It is back to school time, uniforms unearthed, children dragged back into a semblance of a daily routine, and (somewhat) relieved parents heading back to work.

To me, September feels like a more natural ‘new year’ than January. A time for new resolutions. Organisations promoting active travel send out the usual coverage of the benefits of walking or cycling to school.

In the past few years, messaging is accompanied by grim statistics of the worsening spectre of childhood obesity in the UK (one in 25 primary school children classified as seriously obese), and the added concerns about the damage air pollution does to young lives.

Generic encouragement to travel actively may not make front page news, but obesity and air pollution do. Have we listened? Have we changed our behaviour?

The short answer seems to be no. Figures from the national travel survey released in July show that in 2017 the proportion of primary school children who walk or cycle to school has fallen from 53 per cent to 51 per cent. That represents an extra 246,000 children being driven to school. In my opinion this doesn’t mean that parents are not concerned about air pollution and obesity, but that there are structural reasons that make them drive their children to school rather than walk or cycle.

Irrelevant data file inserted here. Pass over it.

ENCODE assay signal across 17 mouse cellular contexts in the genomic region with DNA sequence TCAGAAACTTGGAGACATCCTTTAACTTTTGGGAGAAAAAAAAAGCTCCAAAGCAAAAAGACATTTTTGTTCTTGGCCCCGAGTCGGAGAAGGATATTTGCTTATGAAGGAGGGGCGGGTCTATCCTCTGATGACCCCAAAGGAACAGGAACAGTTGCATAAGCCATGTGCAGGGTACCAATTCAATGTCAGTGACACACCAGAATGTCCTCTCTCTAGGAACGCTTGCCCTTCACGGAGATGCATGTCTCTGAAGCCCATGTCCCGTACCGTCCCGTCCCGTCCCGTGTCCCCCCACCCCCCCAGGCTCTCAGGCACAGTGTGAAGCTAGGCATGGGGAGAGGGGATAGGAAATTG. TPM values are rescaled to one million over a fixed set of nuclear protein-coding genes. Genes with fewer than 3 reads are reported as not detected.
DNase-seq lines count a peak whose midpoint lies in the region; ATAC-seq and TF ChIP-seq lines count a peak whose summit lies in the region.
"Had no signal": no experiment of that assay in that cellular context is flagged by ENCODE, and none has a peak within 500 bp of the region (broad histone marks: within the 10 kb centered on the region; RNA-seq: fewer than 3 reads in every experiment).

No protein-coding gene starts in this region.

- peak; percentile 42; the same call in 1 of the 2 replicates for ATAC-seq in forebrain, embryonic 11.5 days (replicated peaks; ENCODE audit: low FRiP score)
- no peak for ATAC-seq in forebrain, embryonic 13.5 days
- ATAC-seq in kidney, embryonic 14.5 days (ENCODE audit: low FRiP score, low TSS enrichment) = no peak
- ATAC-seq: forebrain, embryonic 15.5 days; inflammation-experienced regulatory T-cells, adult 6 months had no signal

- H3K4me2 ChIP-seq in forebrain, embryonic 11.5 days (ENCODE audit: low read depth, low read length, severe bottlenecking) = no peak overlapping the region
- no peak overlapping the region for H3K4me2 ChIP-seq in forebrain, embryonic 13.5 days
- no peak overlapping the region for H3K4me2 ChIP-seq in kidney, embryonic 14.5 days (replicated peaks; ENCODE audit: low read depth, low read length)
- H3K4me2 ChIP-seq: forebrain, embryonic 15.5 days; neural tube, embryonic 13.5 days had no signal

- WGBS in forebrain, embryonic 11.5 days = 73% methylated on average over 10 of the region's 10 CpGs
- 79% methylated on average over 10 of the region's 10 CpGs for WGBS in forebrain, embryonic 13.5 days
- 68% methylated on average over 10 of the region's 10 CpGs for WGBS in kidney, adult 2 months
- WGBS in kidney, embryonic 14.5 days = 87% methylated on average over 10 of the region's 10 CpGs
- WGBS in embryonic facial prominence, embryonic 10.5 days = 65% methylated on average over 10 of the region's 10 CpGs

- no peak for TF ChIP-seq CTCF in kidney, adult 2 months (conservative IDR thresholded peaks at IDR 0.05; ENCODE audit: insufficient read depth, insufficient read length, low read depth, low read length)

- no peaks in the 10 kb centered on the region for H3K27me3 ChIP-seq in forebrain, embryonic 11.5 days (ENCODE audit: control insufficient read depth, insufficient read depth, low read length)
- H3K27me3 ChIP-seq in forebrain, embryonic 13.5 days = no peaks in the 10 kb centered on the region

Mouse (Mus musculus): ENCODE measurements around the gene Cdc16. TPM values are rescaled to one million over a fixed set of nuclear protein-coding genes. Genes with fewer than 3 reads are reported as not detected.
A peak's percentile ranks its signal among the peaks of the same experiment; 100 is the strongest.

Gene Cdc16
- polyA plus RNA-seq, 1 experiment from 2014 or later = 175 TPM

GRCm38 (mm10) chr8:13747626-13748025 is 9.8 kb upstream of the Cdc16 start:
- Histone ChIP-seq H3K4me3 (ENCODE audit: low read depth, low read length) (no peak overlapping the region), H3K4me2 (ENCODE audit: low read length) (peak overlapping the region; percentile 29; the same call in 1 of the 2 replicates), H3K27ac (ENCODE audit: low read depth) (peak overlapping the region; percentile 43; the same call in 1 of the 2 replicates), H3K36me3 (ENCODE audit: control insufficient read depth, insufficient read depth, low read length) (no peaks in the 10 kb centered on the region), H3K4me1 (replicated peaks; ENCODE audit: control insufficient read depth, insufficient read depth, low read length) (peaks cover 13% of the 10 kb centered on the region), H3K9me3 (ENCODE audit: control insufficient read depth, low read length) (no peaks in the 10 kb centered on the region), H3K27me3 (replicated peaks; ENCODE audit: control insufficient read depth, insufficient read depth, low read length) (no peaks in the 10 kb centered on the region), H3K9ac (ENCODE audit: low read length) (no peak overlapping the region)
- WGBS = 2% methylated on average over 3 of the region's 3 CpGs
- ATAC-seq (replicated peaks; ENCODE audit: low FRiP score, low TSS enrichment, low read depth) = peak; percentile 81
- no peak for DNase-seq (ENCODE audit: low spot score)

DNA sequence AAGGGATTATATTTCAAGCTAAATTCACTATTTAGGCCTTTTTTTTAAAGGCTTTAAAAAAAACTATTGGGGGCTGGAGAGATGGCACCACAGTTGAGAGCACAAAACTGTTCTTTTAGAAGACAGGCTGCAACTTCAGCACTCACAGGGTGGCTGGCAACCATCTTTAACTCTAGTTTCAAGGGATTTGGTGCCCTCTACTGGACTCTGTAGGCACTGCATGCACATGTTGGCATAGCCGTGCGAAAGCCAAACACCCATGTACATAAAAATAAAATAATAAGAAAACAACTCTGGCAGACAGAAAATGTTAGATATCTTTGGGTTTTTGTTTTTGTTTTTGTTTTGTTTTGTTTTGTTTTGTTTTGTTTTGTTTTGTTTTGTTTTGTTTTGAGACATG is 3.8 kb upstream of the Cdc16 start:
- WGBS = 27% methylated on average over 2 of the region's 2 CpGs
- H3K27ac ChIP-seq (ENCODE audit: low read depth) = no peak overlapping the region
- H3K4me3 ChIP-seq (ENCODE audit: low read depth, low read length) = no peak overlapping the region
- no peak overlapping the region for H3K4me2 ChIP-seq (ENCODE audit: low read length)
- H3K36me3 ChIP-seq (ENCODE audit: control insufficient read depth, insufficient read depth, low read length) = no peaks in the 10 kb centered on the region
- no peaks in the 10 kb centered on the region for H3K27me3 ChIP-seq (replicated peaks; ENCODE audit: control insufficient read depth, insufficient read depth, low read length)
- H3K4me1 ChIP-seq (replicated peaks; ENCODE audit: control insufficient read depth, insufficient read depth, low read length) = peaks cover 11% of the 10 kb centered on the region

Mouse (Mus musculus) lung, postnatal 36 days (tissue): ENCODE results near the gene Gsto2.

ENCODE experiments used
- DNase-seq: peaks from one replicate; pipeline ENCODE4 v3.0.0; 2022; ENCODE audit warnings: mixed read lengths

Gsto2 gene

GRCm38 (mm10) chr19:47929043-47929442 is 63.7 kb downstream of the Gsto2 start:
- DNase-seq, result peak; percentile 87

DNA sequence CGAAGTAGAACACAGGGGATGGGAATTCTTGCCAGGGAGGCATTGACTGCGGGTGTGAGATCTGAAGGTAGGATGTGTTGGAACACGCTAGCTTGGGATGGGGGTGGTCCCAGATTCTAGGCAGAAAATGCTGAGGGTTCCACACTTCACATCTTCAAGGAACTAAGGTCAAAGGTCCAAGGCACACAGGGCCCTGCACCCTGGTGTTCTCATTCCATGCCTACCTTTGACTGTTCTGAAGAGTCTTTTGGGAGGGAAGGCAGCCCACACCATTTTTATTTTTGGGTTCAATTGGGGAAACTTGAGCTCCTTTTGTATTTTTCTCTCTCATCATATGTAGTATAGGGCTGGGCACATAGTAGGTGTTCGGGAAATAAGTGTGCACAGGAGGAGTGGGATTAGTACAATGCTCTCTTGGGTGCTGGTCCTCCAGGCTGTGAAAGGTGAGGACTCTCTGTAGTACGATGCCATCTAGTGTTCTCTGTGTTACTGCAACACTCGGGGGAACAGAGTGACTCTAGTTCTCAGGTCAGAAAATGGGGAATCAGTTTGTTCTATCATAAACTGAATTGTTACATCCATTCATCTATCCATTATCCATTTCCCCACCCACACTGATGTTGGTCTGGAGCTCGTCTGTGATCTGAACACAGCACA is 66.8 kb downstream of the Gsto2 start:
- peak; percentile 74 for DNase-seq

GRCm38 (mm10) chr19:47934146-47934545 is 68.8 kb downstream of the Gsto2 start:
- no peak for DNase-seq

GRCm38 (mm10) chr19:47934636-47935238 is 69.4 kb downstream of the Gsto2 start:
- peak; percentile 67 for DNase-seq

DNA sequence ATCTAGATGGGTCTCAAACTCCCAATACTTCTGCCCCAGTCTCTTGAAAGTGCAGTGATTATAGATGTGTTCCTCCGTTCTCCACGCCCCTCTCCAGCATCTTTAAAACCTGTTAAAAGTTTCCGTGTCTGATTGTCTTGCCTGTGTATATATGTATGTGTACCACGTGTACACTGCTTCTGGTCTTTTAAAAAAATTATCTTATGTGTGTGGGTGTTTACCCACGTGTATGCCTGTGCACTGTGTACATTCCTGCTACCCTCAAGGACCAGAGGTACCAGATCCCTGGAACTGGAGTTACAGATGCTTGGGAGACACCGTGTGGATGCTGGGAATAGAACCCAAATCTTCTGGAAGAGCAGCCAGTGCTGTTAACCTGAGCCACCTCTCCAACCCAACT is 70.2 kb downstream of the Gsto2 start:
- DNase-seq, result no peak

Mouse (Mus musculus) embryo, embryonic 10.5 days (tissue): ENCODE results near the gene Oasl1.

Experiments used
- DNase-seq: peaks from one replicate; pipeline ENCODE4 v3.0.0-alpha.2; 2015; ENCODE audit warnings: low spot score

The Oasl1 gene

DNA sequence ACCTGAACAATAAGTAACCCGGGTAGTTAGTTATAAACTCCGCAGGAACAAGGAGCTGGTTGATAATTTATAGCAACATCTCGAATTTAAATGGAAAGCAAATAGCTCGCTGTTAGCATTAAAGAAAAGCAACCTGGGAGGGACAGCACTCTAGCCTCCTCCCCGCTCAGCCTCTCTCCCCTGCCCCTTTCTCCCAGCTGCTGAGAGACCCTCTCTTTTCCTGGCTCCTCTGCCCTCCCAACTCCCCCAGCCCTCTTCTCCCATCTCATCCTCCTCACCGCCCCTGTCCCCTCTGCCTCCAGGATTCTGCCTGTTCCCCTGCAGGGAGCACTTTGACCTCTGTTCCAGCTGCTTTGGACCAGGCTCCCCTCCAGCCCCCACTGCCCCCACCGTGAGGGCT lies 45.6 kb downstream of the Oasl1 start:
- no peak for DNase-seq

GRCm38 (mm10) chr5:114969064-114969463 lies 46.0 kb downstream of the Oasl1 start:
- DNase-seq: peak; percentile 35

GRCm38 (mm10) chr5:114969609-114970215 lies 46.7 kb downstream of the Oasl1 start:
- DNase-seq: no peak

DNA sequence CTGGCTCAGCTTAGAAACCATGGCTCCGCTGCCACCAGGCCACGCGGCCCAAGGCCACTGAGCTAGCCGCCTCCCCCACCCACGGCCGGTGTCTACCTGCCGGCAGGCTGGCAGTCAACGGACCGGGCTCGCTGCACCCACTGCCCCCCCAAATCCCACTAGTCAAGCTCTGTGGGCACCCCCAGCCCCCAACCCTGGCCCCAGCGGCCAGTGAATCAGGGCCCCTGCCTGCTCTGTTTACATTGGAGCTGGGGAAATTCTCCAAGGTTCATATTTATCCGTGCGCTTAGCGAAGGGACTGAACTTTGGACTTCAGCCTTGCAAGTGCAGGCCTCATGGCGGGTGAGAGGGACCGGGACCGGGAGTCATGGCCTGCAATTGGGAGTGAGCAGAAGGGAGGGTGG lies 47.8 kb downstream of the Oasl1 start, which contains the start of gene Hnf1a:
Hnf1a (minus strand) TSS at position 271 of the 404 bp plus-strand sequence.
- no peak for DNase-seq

A Scottish study in 2002 unpicked who was being driven to school and why. They found the following factors were influencing the growing trend for driving to school. The distance children travel to school has increased. Parental choice means children are often travelling out of catchment area making active travel harder. Increased levels of car ownership mean that households with two cars are more likely to drive their children to school. In addition, single parent families are also more likely to drive children to school, probably due to time pressures.

Add these to concerns about danger from road traffic, increasingly sparse provision of buses, perceptions of the cost of public transport versus driving, and the hectic nature of modern life; and you build up a picture of the barriers that many people face. If the school run is combined with a parent’s commute to work all the factors that influence that journey (distance, infrastructure, bike parking, showering facilities, culture) will also play out on the school run.

I’m not an apologist for driving on the school run, but changing behaviour at a society level is complex. If one barrier to change remains in place, often that change will not happen.

When trying to improve the school run we need to address the broader issues of how we all travel and why. Instead of just telling parents to enable their children to cycle and walk to school, we need to implement a range of measure that mean active travel is the rational choice.

When walking and cycling is the quickest, easiest and safest way to travel for short journeys people won’t need another reason, they will just do it.